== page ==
Happy World Bee Day!

Lake Placid Land Conservancy is excited to celebrate bees today – all 30,000 species of them, but especially the 416 native to New York. Bees and other pollinators play an important role in our environment and conservation efforts, so we’re taking time to highlight their importance and inspire you to invite them into your yard.

Bees and other pollinators are responsible for pollinating over 180,000 different plant species and more than 1,200 crops – that’s 1/3 of the food that we eat! They contribute to the production of other essential goods like medicine, biofuels, and fabric, and studies show that areas with diverse pollinator populations are more resilient to climate change. It’s no wonder we dedicate an entire day to celebrate them!

May is the perfect time to do some gardening and make your property more pollinator friendly. A famous movie coined the phrase, “If you build it, he will come.” The same is true for gardening and attracting pollinators! If you want bees, butterflies, and birds to visit your yard, you need the habitat that supports them.

Many people know that monarch caterpillars only feed on milkweed, but many other plants and insects have similarly dependent relationships. Our native oak trees support 521 species of pollinators. Native cherry trees support 455 species. All offer additional ecological benefits, such as nesting sites for birds and mammals, protection from predators, and carbon sequestration. Big or small, if the plant is native to your space, you will attract pollinators. Check out the National Wildlife Federation’s online Native Plant Finder to find the best plants for your area – just type in your zip code!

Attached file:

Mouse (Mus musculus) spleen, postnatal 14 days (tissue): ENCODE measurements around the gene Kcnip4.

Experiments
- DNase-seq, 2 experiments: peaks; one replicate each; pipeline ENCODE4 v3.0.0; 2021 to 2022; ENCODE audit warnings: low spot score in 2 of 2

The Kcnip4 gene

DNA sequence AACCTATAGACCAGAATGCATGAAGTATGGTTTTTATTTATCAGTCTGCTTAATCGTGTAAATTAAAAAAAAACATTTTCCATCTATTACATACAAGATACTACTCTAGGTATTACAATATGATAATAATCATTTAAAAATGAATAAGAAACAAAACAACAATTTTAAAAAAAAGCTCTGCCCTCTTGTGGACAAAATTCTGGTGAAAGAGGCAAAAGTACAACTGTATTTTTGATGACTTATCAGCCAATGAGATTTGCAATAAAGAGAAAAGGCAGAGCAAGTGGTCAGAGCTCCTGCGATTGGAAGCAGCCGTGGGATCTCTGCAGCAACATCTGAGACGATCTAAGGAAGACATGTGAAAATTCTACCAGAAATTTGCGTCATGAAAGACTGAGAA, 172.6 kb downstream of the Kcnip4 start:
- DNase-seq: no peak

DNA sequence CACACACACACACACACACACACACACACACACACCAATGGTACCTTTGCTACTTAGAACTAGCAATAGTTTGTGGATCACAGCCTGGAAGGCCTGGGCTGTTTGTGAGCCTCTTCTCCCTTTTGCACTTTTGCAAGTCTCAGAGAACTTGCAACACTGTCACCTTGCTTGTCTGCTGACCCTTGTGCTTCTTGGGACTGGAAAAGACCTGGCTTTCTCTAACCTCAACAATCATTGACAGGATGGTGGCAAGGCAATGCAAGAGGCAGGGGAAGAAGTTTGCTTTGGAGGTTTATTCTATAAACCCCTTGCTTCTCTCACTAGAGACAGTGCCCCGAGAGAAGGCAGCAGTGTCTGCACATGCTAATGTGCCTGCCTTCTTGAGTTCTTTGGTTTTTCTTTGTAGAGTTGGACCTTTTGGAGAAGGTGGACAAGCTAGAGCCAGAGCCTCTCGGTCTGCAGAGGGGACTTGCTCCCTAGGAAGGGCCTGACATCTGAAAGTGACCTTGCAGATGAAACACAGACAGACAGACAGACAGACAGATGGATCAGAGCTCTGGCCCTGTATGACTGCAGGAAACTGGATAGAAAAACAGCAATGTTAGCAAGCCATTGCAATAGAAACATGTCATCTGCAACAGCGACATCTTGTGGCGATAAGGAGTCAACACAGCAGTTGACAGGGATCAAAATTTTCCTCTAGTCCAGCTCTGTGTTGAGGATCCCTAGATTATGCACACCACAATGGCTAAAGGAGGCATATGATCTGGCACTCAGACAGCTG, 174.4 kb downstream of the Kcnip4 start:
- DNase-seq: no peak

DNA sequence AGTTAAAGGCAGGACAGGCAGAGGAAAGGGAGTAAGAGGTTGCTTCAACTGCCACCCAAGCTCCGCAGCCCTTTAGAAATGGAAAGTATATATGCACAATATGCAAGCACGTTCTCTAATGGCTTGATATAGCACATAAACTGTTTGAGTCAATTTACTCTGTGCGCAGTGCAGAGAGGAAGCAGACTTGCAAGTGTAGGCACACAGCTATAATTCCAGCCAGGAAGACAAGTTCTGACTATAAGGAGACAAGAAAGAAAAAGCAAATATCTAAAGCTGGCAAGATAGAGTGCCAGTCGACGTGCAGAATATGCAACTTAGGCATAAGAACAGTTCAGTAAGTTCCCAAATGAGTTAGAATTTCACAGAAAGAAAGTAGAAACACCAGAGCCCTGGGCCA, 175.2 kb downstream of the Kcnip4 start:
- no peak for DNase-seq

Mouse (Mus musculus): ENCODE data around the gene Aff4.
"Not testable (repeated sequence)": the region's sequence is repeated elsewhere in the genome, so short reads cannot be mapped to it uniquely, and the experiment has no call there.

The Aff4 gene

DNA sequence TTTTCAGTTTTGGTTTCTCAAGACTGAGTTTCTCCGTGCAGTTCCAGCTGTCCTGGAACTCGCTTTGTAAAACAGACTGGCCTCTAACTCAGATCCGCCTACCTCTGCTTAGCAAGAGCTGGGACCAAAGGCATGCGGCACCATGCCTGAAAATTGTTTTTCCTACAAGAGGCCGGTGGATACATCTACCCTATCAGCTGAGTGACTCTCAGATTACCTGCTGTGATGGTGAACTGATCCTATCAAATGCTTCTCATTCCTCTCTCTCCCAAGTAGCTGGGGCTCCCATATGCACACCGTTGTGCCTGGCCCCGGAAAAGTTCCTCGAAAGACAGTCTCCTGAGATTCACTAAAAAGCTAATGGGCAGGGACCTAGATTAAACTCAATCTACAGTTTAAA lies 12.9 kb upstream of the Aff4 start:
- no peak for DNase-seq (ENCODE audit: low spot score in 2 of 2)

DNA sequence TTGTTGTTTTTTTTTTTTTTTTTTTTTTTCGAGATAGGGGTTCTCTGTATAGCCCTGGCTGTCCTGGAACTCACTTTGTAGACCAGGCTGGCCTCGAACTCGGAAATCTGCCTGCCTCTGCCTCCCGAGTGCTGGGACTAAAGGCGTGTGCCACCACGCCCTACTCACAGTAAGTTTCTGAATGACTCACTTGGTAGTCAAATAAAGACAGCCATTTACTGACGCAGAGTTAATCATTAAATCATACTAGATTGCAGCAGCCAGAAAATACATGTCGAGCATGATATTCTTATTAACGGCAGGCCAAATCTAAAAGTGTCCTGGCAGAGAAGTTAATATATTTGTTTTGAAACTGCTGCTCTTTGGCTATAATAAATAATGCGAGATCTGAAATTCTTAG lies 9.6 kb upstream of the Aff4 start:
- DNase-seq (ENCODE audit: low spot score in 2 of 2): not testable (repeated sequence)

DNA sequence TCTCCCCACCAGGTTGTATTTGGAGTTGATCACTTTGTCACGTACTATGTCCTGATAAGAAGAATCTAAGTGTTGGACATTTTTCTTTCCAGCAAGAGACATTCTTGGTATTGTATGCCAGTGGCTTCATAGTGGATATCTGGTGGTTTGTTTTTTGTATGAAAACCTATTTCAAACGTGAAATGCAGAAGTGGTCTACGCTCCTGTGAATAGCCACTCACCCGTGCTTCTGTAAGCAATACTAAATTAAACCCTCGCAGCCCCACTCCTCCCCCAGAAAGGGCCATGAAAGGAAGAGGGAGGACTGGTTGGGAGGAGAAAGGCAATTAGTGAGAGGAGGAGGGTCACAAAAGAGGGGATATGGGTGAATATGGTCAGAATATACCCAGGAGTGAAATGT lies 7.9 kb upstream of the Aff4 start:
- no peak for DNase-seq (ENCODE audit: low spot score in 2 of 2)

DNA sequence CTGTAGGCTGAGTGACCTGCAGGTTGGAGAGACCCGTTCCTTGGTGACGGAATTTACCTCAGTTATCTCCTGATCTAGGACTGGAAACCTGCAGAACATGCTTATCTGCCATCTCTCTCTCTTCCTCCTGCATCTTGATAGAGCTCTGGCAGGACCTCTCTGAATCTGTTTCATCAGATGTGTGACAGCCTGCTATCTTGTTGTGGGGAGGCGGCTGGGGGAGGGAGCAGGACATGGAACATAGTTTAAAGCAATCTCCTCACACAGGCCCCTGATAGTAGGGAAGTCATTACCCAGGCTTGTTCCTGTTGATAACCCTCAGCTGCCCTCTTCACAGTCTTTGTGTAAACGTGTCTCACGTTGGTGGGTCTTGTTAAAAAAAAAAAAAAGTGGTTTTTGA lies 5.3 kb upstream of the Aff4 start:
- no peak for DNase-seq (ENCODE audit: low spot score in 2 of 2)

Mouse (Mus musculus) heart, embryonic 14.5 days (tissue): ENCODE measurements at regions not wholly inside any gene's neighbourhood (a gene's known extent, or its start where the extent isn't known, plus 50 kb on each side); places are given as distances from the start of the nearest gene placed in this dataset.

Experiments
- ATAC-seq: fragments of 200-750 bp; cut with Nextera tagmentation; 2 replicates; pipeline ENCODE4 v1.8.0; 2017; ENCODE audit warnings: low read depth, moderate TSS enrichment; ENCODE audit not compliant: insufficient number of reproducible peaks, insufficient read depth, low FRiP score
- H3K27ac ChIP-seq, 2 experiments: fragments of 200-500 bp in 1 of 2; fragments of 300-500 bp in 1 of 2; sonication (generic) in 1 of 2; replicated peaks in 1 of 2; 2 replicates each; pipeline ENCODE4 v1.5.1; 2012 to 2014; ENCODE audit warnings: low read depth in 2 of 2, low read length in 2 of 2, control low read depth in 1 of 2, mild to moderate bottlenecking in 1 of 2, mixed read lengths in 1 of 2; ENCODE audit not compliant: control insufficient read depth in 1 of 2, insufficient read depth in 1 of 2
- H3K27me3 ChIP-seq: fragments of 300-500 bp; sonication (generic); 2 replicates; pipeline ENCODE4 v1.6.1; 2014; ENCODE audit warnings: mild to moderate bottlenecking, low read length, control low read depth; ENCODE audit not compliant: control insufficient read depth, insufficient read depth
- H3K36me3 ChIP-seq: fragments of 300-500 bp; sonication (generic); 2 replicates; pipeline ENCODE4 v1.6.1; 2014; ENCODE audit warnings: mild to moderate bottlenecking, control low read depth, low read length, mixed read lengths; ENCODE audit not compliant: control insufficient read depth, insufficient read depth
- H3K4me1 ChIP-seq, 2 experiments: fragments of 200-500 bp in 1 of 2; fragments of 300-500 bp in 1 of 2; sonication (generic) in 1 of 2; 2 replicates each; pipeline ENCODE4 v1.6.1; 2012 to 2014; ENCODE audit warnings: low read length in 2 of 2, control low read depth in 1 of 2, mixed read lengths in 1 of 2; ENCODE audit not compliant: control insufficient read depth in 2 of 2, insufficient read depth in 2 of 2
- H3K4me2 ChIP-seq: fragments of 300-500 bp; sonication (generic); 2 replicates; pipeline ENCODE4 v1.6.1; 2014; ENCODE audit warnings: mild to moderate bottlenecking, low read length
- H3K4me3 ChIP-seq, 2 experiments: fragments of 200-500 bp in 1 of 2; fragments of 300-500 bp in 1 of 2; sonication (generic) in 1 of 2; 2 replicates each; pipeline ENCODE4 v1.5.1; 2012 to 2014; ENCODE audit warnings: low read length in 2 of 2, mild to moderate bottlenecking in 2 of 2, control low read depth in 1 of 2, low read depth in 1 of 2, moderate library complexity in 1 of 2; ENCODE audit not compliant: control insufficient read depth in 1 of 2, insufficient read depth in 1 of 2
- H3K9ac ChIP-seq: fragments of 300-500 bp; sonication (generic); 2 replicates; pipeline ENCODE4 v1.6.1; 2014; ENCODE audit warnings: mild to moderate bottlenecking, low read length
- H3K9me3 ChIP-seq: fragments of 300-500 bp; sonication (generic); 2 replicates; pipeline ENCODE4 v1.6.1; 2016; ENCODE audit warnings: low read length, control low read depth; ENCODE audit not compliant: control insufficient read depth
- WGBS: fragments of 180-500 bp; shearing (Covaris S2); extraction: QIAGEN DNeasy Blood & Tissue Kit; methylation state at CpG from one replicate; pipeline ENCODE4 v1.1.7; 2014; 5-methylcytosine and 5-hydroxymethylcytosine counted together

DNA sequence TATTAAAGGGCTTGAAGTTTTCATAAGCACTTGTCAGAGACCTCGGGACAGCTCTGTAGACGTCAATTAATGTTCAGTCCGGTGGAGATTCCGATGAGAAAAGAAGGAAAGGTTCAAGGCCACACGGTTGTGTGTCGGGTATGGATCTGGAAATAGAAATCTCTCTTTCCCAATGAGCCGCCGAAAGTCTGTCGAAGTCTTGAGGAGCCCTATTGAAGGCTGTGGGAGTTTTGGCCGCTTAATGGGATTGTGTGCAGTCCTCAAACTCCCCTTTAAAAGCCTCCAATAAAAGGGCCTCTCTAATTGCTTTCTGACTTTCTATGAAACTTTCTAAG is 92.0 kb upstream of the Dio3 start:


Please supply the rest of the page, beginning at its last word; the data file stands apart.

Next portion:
More pollinator planting tips 
  • Diversity is your friend. Plant a variety of perennials, vegetables, shrubs, and trees that bloom from spring through fall. Planting in clusters will draw pollinators in – it also looks really pretty!
  • Plant native. Native plants have adapted to our climate, soil, and the native pollinators in our area, which makes them more likely to thrive throughout the season.
  • Embrace a more hands-off approach to gardening and landscaping. Leave the leaves, some dead trees, and patches of bare ground for native bees that need these spaces to nest in. Leave the stems of tall flowers standing over winter – bees and wasps will nest in the stalks and birds will feed on the seeds.
  • Skip the pesticides. Pesticides can actually kill the bees and butterflies you’re working so hard to attract, not to mention other wildlife. Embrace some plant damage as habitat for pollinators. Reach out to your local Cooperative Extension office to seek natural pest control methods if necessary.
  • Water is life. Incorporate bird baths, ponds, and shallow dishes into your landscape to provide important water sources for all pollinators.
Whether you follow a few or all of these tips, you are helping to strengthen native bee populations, rebuild the monarch butterfly population, and attract hummingbirds.


Looking for more ways to celebrate pollinators?
Check out these socially distant events that we are hosting this summer with our Adirondack Pollinator Project partners, AdkAction, The Wild Center, and Paul Smith’s College VIC:
  • Buy some pollinator plants during our 3rd annual Adirondack Pollinator Project Plant Sale. All plants are native to the northeast and have been grown without the use of pesticides. Orders accepted until June 15th, 2020.
  • June 22-28 is National Pollinator Week. Follow us on InstagramFacebook, and Twitter for digital pollinator content – we’re bringing this year’s celebration to you virtually!
  • We just relaunched our new and improved virtual pollinator garden tour! Scroll through the tour to learn more about the 16 gardens the Adirondack Pollinator Project has planted throughout the Park over the past few years. Save this link for the future as we will be updating the tour with new gardens as we plant them.